lyrics for living 7 (ever, only, all)

This hymn nourished me as a child. It still challenges me as an adult.

The first two lines go like this:
Take my life and let it be
Consecrated, Lord, to Thee.

Then the lyrics go on a tour, covering my moments/days, my hands, feet, voice, lips, silver/gold, intellect, will, heart and love. Each time crafting words which voice a desire for these specific areas to be consecrated to Christ. I've never been too good at giving appeals after sermons, but on one occasion I asked the congregation to remain seated while we sang this hymn - and then to stand when the lyrics arrived that captured the area of their lives which they needed to consecrate again to Christ. It was a moving sight.

The last two lines return to a similar idea as the opening line (using self instead of life), but now with every area consecrated and under His control, the singer is able to affirm 'I will be' in offering this stunning climax:
Take my self and I will be
Ever, only, all for Thee.

These little words capture me. Small words with big implications. It reminds me of how one scholar described the parable: 'what they say is minimal; what they intend is maximal'.

Ever        there is no time in my life when he is not Lord. It is lifelong.
Only        there are no other lords in my life competing with him. It is exclusive.
All           there is no space in my life where he is not Lord. It is total.

What a challenge. Tie these little words to that big word - consecration - and we've found the life worth living in response to God's gracious initiative in our lives through Christ. And what I love about 'consecration' is that it pushes to the sidelines things like skill and talent and charisma and appearance and education and any of the other things that society rates as critical for success.

Nah! With 'ever-only-all' in place, the highly unspectacular person can be so beautifully used by Christ, if they are consecrated. That is one of the things I love about grace and abut the Spirit.

Sometimes I think about adding another a verse to this hymn. Is there something missing? When Frances Havergal takes us on this tour with these lyrics should she have lingered anywhere else? What do you think? Would you have remained seated at the end of the appeal because the lyrics do not go where they need to go with you? I wonder.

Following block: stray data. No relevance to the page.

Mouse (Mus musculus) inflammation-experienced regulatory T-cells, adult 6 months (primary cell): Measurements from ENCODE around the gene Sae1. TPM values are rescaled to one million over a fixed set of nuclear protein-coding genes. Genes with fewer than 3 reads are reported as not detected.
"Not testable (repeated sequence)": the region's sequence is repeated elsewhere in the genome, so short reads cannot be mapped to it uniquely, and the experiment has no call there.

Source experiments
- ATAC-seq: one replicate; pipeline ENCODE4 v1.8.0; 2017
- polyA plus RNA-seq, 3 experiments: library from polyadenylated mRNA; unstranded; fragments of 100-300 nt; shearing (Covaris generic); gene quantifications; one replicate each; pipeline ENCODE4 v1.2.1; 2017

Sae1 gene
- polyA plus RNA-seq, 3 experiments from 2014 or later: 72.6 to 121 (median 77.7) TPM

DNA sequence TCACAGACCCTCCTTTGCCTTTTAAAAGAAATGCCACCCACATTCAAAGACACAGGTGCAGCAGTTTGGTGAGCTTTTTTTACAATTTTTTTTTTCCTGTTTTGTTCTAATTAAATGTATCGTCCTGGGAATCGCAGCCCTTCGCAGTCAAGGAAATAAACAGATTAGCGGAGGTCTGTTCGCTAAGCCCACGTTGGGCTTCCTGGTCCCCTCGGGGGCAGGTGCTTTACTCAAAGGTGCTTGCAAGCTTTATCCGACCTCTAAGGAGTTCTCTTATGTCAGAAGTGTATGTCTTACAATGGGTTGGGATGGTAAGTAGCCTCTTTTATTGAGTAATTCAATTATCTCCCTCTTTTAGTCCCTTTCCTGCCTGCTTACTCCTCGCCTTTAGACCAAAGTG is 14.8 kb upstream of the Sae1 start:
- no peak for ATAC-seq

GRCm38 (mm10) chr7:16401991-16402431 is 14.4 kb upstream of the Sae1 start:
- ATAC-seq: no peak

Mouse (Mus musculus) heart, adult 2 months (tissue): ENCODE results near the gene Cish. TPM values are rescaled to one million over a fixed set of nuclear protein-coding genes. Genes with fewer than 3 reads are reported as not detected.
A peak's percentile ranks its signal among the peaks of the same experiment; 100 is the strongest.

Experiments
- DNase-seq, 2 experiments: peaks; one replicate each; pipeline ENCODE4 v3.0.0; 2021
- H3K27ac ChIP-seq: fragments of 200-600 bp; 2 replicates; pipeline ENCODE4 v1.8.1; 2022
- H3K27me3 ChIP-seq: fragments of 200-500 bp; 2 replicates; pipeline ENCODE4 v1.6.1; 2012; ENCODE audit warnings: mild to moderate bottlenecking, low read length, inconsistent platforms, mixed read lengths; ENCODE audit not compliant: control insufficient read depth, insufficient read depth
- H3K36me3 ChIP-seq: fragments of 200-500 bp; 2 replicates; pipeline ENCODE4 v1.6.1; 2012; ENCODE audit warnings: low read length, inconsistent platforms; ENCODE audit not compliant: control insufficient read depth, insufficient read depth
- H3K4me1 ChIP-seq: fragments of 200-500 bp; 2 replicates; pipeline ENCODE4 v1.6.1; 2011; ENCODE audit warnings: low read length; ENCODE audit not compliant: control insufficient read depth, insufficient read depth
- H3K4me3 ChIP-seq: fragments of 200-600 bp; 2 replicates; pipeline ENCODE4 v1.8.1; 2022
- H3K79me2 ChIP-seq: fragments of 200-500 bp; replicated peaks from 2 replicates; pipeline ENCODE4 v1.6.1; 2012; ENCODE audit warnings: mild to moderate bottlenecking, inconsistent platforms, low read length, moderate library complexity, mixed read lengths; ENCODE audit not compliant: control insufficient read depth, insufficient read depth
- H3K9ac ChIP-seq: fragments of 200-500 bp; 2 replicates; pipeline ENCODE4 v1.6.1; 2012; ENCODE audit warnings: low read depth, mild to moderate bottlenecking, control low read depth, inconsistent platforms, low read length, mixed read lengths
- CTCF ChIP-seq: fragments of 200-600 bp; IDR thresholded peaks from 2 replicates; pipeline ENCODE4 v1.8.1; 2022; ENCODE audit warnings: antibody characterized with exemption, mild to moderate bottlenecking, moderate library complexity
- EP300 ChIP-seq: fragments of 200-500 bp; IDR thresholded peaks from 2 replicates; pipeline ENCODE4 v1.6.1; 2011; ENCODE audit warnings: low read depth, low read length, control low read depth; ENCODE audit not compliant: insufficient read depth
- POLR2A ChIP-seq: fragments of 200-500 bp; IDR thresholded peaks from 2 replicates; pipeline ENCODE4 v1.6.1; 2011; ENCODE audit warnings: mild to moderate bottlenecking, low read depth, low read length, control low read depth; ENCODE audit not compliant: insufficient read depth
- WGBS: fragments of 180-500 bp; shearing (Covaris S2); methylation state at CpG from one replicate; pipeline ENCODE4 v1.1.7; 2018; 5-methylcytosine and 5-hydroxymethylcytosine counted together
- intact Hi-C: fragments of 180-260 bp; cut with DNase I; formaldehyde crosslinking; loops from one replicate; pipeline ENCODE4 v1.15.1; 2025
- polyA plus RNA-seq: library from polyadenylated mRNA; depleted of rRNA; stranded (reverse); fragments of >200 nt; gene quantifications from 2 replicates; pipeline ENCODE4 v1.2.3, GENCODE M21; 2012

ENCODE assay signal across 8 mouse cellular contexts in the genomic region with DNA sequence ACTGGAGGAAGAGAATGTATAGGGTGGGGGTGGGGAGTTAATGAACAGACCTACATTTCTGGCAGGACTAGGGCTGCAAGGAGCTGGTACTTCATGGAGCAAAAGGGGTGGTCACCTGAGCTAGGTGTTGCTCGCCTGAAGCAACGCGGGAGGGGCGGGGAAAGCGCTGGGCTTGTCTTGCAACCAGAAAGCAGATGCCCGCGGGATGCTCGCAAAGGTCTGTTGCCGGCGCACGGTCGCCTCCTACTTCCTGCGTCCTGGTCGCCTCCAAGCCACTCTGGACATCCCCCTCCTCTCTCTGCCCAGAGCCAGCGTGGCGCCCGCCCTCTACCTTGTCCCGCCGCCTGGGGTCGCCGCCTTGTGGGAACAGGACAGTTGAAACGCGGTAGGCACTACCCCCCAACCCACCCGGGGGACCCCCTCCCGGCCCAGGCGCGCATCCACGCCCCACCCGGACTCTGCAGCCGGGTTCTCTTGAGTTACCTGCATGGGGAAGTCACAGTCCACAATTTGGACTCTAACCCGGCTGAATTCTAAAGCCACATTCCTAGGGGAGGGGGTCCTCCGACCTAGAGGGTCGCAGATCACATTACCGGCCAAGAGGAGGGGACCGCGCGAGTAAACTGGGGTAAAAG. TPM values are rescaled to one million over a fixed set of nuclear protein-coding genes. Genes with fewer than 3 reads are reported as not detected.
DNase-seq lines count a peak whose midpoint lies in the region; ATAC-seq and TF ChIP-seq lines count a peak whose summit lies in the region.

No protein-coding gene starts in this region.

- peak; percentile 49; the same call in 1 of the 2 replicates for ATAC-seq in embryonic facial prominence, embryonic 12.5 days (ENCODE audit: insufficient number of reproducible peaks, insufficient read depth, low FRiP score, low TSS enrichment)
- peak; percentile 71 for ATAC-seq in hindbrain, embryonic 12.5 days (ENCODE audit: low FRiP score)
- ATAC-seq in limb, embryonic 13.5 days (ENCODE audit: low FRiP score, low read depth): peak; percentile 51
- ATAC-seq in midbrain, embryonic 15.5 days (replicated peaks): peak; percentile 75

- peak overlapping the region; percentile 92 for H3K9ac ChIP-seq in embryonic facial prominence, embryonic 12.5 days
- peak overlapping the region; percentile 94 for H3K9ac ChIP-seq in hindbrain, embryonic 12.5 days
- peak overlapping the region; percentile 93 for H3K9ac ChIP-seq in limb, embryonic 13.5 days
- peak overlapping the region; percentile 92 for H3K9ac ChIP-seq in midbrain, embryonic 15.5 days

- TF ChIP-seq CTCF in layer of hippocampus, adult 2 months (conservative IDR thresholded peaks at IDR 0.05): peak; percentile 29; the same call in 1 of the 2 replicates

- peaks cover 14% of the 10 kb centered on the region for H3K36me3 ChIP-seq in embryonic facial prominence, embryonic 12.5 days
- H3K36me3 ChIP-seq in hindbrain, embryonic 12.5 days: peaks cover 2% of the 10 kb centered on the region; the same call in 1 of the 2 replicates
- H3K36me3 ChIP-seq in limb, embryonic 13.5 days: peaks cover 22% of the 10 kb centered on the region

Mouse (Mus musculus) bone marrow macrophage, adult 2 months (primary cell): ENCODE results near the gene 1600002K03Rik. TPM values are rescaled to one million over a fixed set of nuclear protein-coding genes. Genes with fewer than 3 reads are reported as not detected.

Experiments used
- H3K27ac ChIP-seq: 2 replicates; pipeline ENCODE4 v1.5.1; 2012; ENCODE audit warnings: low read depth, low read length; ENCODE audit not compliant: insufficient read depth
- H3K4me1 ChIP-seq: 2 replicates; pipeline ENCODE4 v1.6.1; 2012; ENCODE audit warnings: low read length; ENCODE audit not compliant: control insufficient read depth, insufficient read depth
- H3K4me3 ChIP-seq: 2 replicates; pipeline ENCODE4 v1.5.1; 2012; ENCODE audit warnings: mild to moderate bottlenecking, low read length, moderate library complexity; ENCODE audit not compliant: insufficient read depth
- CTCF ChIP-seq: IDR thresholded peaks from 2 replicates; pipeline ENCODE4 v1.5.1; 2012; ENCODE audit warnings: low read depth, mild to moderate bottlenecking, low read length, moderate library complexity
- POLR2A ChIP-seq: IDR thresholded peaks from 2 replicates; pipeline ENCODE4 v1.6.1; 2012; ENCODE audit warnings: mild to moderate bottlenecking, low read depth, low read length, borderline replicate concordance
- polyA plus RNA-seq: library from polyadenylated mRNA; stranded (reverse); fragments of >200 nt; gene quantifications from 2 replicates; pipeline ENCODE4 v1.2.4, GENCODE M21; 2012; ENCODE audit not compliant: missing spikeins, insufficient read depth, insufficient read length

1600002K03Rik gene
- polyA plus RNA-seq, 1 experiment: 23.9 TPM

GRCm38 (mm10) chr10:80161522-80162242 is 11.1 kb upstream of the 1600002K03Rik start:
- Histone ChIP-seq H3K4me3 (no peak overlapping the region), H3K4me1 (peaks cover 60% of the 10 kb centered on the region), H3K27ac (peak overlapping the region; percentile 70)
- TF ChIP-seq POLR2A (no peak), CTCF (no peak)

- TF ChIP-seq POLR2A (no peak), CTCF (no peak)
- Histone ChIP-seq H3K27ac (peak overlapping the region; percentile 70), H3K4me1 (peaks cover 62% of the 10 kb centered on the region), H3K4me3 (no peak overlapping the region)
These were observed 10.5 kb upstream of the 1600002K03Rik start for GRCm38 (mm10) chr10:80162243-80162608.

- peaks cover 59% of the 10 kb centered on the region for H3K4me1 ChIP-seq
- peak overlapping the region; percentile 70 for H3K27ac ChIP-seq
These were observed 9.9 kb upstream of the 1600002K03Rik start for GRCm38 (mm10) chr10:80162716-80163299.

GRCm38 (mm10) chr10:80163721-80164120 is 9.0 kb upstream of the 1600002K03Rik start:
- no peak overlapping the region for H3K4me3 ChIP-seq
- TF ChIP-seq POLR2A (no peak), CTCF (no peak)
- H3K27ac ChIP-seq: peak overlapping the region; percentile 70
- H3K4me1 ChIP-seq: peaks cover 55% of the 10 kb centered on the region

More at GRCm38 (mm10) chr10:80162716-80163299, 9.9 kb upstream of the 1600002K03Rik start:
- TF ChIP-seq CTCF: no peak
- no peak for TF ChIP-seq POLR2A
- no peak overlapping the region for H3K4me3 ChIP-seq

Sadly, the youtube clips which stick to an 'ever-only-all' climax tend to be the rather old, fuddy-duddy versions. But then the two I like most play around with the lyrics a bit much. Chris Tomlin has a beautiful updated version, but 'ever-only-all' gets lost a bit in words which he chooses to add - and repeat ... a lot! Then there is this powerful version by Kari Jobe. WOW. Just listen to the passion in her voice. Love it, except she deleted 'ever-only-all' completely and decided not to bother with some of the verses. What?! I can barely bring myself to embed it after this most grievous error! But listen to her sing ... and almost all can be forgiven :).


For a little history of the hymn, here are Havergal's own words:

Perhaps you will be interested to know the origin of the consecration hymn 'Take my life.' I went for a little visit of five days [to Areley House, Worcester, in 1874]. There were ten persons in the house, some unconverted and long prayed for, some converted, but not rejoicing Christians. He gave me the prayer 'Lord, give me all in this house!' And He just did! Before I left the house every one had got a blessing. The last night of my visit after I had retired, the governess asked me to go to the two daughters. They were crying; then and there both of them trusted and rejoiced; it was nearly midnight. I was too happy to sleep, and passed most of the night in praise and renewal of my own consecration; and these little couplets formed themselves, and chimed in my heart one after another till they finished with 'Ever, Only, ALL for Thee!'"

nice chatting

Paul

Here are the links to previous Lyrics for Living posts:
#1 (touched by a loving hand)
#2 (a thrill of hope)
#3 (dews of quietness)
#4 (trace the rainbow)
#5 (wing my words)
#6 (but this I know)

Comments

Ben Carswell said…
I love this hymn - appreciate your analysis of it which enriches it even more. We need more hymns/songs like this - something has been lost in modern song-writing in terms of consecration. I grew up (mainly) with a different tune, Nottingham...of which the Youtube options are even worse. Keep these old crackers coming - the church today needs them.
Paul Windsor said…
Yes, Trent Bridge was the tune on which I was raised as well.
Paul Windsor said…
It had a broad appeal with a nice pace and swing to it.

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